The image contained on each cell determines the status of the coincident segment. For example, a cell may be blank, indicating normal travel, or contain a picture of fire, a pit, rubble or other obstruction, a snake or other creature indicating the segment is impassable, or the image of some barrier directing movement along one path while cutting off movement along another (where the coincident segment lies at the intersection of more than one path). FIG. 6 shows an example where obstacle-surface 40 b is disposed within game board 10, and contains cells coincident with two segments 41 b of different paths of travel. In this example, coincident segment 41 b may reveals a cell which shows “fire,” indicating segment 41 b is impassable. The position of obstacle-surface 40 b is particularly nefarious in this example given its proximity to an exit location. A player located on the path of travel opposite exit location is forced to either backtrack or wait until someone moves obstacle-surface 40 b allowing movement over coincident segment 41 b.

Example—Game Play

An example of rules accompanying the novel board game are included below. The following rules of game play are provided to place the novel board game in context only. Multiple themes, rules and objectives can be incorporated.

Theme: Eccentric billionaire, I. M. Specter, has offered a $10 million prize to the first team to escape from the haunted ruins recently discovered on the Specter estate in Central America. Can you and your team be the first to escape the Haunted Ruins?

Object: Be the first player to move all of your pawns through the ruins.

Contents: (1) Game Board, (4) sets of 4 pawns in red, green, blue and yellow (1) 6-sided die, (1) 12-sided die, (52) Haunted Ruins playing cards, and (4) playing card breakdown sheets.

Setup: a) Shuffle the playing cards and deal 2 cards, face-down to each player. The remainder of the deck is kept face-down for further drawings.

b) The player with the highest die roll starts the game and a pawn color. The selection of pawn color continues clockwise from the starting player.

c) The players agree on the number of pawns to be played based on the following average playing times. 2 players: 3 pawns each in 20-30 minutes or 4 pawns each in 30-40 minutes. 3 players: 3 pawns each in 30-40 minutes or 4 pawns each in 40-50 minutes. 4 players: 2 pawns each in 30-40 minutes or 3 pawns each in 45-55 minutes.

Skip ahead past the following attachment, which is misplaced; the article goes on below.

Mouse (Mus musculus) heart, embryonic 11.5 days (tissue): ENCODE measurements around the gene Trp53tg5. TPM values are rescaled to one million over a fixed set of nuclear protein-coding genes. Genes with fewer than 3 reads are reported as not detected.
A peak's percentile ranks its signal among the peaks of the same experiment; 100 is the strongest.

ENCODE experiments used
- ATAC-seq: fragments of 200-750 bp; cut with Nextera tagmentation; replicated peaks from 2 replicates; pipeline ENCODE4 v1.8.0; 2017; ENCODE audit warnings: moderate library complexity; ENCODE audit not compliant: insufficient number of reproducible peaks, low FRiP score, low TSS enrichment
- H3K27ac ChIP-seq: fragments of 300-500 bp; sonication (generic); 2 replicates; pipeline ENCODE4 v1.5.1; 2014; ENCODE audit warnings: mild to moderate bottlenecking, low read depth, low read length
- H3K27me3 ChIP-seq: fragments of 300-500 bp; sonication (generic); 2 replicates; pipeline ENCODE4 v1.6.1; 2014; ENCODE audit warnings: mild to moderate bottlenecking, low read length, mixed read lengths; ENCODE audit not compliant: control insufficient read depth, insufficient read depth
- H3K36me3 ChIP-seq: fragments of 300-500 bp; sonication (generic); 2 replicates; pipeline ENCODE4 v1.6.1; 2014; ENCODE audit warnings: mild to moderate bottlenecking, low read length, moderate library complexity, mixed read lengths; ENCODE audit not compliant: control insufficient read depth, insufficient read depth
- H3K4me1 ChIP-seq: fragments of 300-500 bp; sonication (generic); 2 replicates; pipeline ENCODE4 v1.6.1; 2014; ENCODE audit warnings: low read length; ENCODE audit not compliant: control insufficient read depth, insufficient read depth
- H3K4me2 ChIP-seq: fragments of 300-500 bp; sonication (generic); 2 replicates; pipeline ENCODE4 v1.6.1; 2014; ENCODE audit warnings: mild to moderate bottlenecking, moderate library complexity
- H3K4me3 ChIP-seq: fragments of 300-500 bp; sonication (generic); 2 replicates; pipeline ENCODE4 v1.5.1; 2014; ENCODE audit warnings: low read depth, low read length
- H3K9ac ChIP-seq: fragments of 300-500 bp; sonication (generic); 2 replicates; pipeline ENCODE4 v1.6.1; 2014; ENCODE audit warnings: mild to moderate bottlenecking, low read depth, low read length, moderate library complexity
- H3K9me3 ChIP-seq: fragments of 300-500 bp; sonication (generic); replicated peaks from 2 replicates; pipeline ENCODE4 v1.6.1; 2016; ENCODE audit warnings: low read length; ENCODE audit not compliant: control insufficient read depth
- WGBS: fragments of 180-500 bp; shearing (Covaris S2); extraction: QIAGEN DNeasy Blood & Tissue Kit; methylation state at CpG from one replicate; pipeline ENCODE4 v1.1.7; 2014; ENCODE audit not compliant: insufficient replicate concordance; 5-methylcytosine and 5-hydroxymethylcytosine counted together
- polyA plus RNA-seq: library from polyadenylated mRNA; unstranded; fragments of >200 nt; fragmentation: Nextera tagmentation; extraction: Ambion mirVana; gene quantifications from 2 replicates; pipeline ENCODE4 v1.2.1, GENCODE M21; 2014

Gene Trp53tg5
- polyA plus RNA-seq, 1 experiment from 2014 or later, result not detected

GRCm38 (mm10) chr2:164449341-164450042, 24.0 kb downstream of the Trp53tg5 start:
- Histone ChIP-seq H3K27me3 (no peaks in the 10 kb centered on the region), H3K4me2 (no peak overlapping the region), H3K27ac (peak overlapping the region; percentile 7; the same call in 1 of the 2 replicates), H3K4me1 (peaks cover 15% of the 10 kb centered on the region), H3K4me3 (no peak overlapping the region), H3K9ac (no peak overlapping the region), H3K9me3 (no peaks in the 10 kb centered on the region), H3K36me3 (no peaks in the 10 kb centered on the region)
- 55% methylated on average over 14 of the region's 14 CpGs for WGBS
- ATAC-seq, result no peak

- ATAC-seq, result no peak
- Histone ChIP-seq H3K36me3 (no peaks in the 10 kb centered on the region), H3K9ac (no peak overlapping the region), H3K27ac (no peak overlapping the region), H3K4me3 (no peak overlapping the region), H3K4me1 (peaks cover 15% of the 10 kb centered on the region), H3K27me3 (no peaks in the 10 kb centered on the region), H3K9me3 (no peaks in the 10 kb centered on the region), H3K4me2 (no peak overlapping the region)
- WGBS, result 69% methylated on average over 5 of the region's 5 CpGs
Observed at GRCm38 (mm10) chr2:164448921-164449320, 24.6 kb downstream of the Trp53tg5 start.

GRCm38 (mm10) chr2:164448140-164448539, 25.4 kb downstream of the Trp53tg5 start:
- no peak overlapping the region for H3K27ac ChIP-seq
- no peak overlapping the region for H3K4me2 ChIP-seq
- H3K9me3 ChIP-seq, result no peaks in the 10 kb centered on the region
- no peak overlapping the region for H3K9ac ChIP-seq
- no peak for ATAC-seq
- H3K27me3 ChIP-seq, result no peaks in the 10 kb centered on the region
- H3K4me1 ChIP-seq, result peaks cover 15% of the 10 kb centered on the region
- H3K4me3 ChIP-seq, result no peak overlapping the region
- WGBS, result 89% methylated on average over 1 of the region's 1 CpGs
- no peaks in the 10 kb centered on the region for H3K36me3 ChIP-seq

d) Each player places their pawns on the Start space.

e) Roll the 6-sided die to determine the starting position of all 10 obstacles. The obstacle positions are located next to and/or on the obstacle. Set each obstacle to the position number rolled. The obstacles are: (4) floors, (2) bridges, (2) stairways and (2) walls.

l) The player with the highest die roll starts the game with playing continuing clockwise.

Play: 1) The starting player draws the top card from the deck and adds it to the two cards dealt during the setup. The player must play one of those 3 cards and follow the instructions on the played card. The played card is discarded for future replenishment of the deck. Players take one turn at a time with play moving clockwise. During a turn, a player may have to choose between playing “move” cards or “action” cards. “Move” cards require rolling a die and moving the pawns the amount of spaces as rolled. Players can move pawns in any direction including backtracking and back-and-forth. “Action” cards require the changing of obstacles, swapping pawns, or overcoming obstacles. Refer to the Haunted Ruins Cards breakdown sheet to review the breakdown of the 52 cards.

2) When playing a Move card, the player is able to distribute the spaces among multiple pawns. For example, if a 9 is rolled, the player could move one pawn 5 spaces, the second pawn for 3 spaces and the third pawn for 1 space. NOTE: A pawn cannot land on an occupied space. Pawns can be moved in any direction but all of the rolled number must be used. Yellow spaces, in the floors and at the walls, are pass-through only and cannot be occupied between turns.